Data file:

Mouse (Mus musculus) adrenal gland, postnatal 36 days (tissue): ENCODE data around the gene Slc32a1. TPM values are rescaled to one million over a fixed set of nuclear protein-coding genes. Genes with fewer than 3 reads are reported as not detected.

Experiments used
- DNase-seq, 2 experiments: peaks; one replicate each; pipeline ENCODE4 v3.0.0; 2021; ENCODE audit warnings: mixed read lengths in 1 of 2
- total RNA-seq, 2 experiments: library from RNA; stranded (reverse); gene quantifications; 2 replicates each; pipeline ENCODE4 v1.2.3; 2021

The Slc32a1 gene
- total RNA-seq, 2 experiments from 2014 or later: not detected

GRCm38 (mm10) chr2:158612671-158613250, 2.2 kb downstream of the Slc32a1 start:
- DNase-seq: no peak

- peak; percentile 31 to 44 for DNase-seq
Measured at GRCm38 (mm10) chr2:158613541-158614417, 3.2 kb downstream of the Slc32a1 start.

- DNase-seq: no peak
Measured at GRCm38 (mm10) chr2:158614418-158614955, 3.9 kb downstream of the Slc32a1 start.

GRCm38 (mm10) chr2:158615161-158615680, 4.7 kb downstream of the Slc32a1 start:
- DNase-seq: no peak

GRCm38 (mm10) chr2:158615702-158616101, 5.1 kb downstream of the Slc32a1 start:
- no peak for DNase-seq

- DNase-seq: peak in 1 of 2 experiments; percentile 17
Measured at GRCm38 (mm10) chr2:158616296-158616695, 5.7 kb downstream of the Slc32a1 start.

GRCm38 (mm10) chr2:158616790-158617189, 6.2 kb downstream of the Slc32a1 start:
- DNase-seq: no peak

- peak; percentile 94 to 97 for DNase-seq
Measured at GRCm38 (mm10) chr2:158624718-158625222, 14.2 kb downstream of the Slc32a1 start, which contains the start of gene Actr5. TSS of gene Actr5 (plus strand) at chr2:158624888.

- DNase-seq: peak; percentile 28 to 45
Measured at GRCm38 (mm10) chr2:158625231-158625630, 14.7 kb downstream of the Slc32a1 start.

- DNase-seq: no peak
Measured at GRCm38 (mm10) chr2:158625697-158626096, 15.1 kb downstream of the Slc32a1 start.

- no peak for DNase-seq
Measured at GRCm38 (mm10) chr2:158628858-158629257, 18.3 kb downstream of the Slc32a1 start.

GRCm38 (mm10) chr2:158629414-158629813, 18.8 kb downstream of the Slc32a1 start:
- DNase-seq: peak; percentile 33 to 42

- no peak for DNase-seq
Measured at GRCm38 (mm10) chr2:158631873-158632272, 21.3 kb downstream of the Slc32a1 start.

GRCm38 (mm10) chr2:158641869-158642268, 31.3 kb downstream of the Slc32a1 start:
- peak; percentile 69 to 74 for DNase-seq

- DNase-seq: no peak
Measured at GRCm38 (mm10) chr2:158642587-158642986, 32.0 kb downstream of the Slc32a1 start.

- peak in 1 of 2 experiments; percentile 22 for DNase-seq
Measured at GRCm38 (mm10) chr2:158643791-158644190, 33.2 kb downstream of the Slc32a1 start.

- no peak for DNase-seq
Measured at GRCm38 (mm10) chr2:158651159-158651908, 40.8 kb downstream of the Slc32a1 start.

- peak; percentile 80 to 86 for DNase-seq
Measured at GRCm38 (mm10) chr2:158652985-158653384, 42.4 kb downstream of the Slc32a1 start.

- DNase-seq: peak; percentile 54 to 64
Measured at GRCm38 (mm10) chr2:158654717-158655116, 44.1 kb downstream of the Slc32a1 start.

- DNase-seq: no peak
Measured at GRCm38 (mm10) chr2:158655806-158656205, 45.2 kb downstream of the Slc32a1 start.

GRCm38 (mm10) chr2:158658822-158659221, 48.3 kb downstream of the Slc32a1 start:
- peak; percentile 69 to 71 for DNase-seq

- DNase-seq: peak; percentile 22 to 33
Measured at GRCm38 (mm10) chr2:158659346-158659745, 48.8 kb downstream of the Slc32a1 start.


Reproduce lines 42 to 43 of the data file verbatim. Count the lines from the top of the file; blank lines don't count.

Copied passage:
Measured at GRCm38 (mm10) chr2:158652985-158653384, 42.4 kb downstream of the Slc32a1 start.

- DNase-seq: peak; percentile 54 to 64